WILTON — Members of the Wilton Historical Society are hoping a community grant through the Maine Bicentennial Commission will help fund a historical walking tour of the town.

Richard Corey, member of the historical society, asked for and received support for the project from the Board of Selectpersons Tuesday, Feb. 4.

“It has been in my thoughts over the years to do a walking tour,” Corey said. “I’ve been to several walking tours and I love the photographs and the history.”

The proposed project would include “six or seven” interactive panels with photographs and written history. Locations could include Bass Park, the outlet of Wilson Lake, Monument Square, Kineowatha Park and the parking lot of Wilton United Methodist Church.

“We are still thinking about where we are going to place them,” he said. “We want them to draw attention to our history and to downtown. We want the panels to be a place where people can learn about us and want to come back.”

The walking tour would take no more than an hour to complete, he said.


The deadline for the third and final round of grant funding is June 1. In all, $375,000 in grants will be awarded to “support the interests, needs, and creativity of citizens and communities throughout Maine as they plan local commemorations of the Bicentennial,” according to the Maine 200 website.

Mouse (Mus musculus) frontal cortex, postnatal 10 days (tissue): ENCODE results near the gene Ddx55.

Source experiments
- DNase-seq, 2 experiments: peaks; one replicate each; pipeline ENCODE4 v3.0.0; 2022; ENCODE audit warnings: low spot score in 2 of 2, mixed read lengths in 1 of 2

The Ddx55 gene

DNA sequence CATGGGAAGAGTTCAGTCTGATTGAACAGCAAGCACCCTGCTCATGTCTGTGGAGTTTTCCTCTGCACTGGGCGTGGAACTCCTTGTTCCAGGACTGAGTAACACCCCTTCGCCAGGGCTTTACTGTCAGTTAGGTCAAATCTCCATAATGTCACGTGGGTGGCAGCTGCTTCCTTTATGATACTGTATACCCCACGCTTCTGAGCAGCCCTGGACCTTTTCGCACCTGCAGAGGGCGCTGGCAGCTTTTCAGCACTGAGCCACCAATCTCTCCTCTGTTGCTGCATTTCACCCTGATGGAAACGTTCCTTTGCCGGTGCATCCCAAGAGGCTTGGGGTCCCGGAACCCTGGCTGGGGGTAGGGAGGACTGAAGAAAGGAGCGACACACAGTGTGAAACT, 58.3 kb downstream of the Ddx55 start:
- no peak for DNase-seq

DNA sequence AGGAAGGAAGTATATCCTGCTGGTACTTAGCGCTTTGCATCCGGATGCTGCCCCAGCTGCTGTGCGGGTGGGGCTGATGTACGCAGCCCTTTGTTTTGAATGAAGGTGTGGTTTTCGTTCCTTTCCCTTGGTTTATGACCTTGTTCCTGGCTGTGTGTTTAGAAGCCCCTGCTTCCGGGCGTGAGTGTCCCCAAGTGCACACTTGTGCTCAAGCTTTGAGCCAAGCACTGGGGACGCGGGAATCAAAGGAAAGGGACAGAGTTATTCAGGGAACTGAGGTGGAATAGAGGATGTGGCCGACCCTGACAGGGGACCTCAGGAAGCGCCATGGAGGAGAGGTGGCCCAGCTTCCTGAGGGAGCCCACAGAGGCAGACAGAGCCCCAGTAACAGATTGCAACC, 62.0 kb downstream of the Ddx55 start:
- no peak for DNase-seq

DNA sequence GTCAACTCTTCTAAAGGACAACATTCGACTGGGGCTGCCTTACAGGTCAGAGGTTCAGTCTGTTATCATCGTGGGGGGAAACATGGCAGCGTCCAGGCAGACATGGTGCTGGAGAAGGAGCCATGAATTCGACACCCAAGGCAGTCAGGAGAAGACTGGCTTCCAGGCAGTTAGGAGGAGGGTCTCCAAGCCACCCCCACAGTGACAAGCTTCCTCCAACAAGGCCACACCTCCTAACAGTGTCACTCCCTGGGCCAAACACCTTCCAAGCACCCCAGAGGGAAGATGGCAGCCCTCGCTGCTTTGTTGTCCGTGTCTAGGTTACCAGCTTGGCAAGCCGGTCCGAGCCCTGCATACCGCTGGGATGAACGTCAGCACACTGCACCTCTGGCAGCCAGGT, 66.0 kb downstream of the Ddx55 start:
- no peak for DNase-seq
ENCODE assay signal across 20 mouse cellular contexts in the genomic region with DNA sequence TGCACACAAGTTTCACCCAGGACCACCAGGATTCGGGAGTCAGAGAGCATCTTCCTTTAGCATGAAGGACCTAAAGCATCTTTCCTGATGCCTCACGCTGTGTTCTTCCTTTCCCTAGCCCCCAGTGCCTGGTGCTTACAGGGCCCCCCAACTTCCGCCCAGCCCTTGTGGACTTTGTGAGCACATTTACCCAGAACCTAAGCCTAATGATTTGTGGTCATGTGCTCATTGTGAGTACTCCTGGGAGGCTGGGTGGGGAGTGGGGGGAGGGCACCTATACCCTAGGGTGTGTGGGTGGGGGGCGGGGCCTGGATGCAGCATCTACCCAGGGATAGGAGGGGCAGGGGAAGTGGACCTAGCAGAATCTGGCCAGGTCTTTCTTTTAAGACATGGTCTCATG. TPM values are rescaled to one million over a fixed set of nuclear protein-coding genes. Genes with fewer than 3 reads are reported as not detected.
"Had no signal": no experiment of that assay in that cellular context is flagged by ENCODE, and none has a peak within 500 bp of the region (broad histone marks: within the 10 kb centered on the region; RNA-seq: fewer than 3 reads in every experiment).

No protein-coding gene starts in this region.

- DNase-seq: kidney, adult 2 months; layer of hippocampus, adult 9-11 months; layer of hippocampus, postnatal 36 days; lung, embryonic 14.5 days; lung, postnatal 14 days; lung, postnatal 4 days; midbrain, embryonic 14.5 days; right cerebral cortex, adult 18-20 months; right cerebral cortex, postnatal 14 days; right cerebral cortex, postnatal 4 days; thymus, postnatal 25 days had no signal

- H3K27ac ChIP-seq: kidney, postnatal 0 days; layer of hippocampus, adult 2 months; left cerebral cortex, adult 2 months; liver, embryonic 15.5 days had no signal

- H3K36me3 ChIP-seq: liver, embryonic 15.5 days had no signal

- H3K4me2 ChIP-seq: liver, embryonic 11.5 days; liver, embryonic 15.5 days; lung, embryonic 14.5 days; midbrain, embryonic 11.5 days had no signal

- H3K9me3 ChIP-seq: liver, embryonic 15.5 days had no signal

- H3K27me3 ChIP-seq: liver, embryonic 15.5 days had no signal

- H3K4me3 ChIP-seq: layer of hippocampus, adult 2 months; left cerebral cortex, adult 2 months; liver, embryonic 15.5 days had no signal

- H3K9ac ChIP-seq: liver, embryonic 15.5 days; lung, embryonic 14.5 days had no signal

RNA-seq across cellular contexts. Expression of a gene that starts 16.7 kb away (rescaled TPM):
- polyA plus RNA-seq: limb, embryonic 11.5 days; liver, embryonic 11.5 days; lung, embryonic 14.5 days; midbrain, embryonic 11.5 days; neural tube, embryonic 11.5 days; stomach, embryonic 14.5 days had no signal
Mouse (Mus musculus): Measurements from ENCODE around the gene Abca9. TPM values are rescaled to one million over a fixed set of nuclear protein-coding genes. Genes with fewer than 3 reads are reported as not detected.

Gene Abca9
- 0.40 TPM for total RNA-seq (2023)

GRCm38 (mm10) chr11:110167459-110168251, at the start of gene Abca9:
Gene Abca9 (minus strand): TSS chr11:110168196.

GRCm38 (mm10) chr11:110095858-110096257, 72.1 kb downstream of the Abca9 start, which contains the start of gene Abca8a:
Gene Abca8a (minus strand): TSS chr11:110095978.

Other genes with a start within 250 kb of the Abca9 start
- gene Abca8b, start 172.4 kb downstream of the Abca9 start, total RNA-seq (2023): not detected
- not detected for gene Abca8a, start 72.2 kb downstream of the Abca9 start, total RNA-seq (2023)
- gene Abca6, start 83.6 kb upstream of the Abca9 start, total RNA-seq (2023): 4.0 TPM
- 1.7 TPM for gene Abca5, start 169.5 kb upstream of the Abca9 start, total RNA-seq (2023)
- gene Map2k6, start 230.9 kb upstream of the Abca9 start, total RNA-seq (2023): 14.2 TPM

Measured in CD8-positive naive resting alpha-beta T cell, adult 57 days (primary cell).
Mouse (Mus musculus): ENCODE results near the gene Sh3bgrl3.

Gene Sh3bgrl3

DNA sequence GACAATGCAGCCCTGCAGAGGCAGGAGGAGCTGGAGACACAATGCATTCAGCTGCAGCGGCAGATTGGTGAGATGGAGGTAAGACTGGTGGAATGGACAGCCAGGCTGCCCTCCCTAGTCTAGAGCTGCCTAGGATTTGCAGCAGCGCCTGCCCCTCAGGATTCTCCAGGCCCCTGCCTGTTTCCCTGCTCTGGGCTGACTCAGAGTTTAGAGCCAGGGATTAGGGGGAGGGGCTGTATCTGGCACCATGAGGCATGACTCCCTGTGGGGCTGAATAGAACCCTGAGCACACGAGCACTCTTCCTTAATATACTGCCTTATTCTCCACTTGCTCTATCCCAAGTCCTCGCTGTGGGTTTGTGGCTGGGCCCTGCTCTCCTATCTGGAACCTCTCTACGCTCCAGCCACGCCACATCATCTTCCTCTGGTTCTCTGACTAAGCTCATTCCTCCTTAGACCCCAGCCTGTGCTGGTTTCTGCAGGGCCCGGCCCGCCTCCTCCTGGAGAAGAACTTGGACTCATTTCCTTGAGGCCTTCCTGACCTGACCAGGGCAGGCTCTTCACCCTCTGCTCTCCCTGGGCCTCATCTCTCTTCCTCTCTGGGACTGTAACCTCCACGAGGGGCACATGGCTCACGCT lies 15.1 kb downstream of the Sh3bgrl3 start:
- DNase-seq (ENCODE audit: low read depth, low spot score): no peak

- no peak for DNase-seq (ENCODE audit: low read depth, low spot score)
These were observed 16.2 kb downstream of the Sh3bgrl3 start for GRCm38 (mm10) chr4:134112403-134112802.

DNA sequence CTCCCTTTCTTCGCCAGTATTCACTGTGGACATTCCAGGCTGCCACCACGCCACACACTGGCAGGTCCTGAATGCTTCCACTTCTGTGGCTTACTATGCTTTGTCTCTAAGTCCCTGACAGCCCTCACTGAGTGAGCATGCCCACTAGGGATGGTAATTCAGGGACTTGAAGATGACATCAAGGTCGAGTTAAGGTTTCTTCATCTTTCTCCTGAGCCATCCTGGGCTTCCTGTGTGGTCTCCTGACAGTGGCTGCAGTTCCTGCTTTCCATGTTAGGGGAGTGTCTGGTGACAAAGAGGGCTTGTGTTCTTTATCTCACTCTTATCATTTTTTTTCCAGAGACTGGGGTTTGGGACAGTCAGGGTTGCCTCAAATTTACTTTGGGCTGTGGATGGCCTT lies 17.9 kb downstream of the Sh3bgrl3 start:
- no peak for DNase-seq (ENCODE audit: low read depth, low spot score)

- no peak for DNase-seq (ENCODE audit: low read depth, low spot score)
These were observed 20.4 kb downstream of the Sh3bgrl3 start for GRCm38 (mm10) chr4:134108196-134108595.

Corey said the application would be for “roughly a $10,000 grant.”

The cost of each panel is approximately $2,000 he said.

“I am seeking a letter of support from the board, willingness to put the panels on town property and help with the installation of the project,” he said.

He stated he was also seeking support from other potential partners for prep work and installation to be used as leverage for the grant.

Selectperson Tom Saviello said he thought the project was a great idea. “Farmington has one and I’ve walked it,” he said.


The panels would include historical information about industry, prominent people, events and more, Corey said.

“I like passing on my knowledge of some of the historical information of this area,” he said.

The board was unanimous in its support of the project.

“The more I read about the history of this town, the more fascinating it becomes,” said Selectperson Tiffany Maiuri.

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